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Meredith “Flash” Gourdine

Sport: Track & Field

Born: September 26, 1929

Died: November 20, 1998

Town: Newark

Meredith Charles Gourdine was born September 26, 1929 in Newark. Meredith’s family moved across the Hudson during the Depression after his father found work in Brooklyn as a janitor and painter. Meredith was a spectacular student, mastering topics in math and science far beyond his grade level. He also excelled in sports, demonstrating great speed and jumping ability. The long-legged six-footer didn’t join the Brooklyn Technical High School track team until his senior year, but he was almost unbeatable as a swimmer.

Meredith received a swimming scholarship from the University of Michigan. He turned it down after being admitted to Cornell University, where he managed to pay his own way. At Cornell, Meredith flourished as an engineering student and came into his own as a track & field athlete. His specialties were the long jump and low hurdles, and he was also the fastest runner on the squad. At the 1951 Intercollegiate Athletic Association meet, Meredith won the long jump with a career-best mark of 25’ 9 ¾” and also the 220-yard hurdles. At the 1952 NCAA Track & Field Championships, Cornell arrived with a grand total of 5 athletes. They finished second to USC, which had 36. By this time, sportswriters were calling him Flash Gourdine.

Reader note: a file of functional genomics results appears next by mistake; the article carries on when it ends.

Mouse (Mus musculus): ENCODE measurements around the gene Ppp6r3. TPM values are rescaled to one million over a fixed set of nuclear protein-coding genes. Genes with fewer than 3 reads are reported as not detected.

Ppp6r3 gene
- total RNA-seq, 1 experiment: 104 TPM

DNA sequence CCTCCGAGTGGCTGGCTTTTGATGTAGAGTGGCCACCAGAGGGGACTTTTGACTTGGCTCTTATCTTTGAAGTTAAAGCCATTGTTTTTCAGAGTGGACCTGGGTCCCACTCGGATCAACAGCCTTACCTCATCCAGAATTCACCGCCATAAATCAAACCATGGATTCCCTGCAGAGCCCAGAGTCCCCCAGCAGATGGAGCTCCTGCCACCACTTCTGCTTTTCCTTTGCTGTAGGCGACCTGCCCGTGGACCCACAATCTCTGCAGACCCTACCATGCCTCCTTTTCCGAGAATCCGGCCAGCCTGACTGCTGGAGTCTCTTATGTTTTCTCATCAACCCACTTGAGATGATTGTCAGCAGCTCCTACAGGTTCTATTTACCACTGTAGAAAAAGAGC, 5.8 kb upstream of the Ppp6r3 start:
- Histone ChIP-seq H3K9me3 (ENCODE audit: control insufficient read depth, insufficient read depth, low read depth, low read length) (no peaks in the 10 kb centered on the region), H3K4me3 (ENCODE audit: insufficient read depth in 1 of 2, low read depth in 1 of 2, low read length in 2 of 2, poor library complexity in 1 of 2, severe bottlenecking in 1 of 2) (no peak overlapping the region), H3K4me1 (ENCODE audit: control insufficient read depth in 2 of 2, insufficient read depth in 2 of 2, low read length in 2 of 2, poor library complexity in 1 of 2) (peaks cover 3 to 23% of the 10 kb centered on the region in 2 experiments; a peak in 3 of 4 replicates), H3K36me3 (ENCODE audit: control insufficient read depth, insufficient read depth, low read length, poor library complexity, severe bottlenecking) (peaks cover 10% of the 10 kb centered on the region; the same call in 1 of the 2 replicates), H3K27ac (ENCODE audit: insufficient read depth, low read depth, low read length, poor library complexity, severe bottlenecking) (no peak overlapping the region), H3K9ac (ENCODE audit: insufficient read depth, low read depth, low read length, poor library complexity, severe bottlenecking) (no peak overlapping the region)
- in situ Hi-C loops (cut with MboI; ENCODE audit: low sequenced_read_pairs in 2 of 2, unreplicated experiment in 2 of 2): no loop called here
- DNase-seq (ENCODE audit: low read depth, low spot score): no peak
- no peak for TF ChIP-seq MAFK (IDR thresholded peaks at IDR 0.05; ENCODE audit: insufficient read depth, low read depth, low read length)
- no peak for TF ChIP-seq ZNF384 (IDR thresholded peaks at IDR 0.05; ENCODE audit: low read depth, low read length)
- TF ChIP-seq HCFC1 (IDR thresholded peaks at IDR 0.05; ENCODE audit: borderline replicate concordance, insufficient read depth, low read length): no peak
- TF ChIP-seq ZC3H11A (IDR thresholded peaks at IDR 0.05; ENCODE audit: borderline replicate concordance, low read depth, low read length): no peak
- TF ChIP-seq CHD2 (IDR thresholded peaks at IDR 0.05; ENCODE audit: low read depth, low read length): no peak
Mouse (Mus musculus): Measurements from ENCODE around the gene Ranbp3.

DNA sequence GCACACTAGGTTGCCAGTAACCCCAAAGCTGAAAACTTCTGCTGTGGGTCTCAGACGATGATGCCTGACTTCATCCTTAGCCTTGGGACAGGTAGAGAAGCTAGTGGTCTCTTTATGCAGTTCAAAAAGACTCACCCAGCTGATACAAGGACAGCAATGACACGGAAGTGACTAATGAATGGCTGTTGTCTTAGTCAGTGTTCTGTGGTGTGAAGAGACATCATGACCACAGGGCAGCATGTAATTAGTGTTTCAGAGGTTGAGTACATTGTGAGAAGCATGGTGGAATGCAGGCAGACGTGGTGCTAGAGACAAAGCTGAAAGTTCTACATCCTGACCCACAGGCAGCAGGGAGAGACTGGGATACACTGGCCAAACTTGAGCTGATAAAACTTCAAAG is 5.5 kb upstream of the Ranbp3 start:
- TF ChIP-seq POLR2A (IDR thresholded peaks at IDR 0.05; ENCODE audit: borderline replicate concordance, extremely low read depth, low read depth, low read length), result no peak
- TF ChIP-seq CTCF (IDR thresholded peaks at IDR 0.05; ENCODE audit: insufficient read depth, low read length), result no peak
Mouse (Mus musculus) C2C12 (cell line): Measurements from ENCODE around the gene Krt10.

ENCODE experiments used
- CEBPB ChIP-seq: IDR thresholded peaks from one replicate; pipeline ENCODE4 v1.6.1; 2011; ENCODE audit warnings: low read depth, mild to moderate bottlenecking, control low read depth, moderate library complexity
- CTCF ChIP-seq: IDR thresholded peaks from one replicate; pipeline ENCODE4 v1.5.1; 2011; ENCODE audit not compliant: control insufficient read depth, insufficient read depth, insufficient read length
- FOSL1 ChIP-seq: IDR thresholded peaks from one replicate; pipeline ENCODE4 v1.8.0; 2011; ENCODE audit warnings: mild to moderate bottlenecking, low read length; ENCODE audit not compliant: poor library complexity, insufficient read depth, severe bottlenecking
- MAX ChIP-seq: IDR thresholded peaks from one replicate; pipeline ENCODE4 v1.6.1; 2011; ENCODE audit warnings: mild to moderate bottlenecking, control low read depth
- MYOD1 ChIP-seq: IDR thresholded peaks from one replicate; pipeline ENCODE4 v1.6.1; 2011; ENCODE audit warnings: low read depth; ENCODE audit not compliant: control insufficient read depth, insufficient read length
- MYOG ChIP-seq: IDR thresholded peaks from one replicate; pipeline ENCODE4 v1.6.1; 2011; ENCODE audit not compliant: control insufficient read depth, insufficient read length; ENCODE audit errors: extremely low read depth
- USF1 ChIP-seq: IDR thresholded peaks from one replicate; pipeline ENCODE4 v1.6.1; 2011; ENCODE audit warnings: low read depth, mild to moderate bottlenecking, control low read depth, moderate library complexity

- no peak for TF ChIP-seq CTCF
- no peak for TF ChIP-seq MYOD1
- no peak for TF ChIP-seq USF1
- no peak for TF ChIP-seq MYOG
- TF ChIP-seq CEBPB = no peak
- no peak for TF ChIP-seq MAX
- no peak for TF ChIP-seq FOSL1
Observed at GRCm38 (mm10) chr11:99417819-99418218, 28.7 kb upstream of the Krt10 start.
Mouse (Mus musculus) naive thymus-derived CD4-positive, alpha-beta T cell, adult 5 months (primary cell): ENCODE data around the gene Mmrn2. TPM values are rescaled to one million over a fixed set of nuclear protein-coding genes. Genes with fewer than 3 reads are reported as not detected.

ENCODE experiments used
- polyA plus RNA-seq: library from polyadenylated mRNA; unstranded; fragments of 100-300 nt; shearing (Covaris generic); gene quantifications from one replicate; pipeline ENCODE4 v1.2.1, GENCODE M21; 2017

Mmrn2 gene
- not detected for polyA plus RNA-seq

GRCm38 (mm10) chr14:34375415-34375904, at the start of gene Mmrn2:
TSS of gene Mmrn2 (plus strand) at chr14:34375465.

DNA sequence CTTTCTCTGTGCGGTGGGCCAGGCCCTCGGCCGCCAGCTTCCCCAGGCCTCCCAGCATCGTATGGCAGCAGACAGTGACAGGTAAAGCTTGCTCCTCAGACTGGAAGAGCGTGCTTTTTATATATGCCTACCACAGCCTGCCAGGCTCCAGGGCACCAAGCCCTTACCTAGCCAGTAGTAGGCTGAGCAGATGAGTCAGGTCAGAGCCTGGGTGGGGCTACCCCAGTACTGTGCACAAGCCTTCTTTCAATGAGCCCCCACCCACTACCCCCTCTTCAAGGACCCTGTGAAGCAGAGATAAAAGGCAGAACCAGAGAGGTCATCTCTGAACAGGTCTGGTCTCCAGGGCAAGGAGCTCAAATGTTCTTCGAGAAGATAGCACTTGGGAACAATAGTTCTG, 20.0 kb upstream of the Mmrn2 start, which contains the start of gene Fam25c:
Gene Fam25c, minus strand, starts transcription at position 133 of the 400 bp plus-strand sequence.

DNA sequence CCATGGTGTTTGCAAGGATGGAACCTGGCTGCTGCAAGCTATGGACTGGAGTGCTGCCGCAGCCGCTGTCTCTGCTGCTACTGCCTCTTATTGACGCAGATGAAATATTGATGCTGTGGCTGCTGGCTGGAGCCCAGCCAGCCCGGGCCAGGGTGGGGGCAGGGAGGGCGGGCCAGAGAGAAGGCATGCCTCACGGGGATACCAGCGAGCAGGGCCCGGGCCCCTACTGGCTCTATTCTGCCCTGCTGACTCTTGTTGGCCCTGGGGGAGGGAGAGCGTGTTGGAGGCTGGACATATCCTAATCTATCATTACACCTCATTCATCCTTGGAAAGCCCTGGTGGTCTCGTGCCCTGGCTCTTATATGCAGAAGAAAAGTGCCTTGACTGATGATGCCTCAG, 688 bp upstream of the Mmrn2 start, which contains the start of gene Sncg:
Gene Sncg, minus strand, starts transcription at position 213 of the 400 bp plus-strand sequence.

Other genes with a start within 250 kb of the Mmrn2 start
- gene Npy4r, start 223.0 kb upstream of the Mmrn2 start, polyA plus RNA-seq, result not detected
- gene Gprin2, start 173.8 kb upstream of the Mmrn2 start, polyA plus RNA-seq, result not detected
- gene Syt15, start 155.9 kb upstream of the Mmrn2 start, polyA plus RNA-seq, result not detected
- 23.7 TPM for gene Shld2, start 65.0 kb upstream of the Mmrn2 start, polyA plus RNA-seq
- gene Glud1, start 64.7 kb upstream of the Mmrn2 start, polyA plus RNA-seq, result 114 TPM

Meredith was one of the country’s three world-class long jumpers. At the AAU finals, he finished second to George Brown and just ahead of Jerome Biffle. A week later, Meredith edged both in the Olympic Trials. At the Summer Games in Helsinki, he finished four centimeters short of Biffle’s gold-medal jump to win a silver medal. Meredith later admitted that those centimeters haunted him the rest of his life; he’d rather have lost by a foot.

After graduating from Cornell, Meredith joined the Navy and later worked in the Jet Propulsion Lab at the California Institute of Technology. In 1960, he received his Ph.D. in Engineering Physics from Cal Tech and went into private industry. A few years later he founded a research and development company, Gourdine Systems in Livingston, and over the next two decades he founded companies that produced 70 patents—including a method of generating electricity from low-grade coal, a high-powered paint spray and a device that clears fog from airport runways. He also owned Energy Innovations in Houston. Meredith suffered from diabetes in his 60s and endured multiple strokes and a loss of sight. He passed away in Houston at the age of 69.


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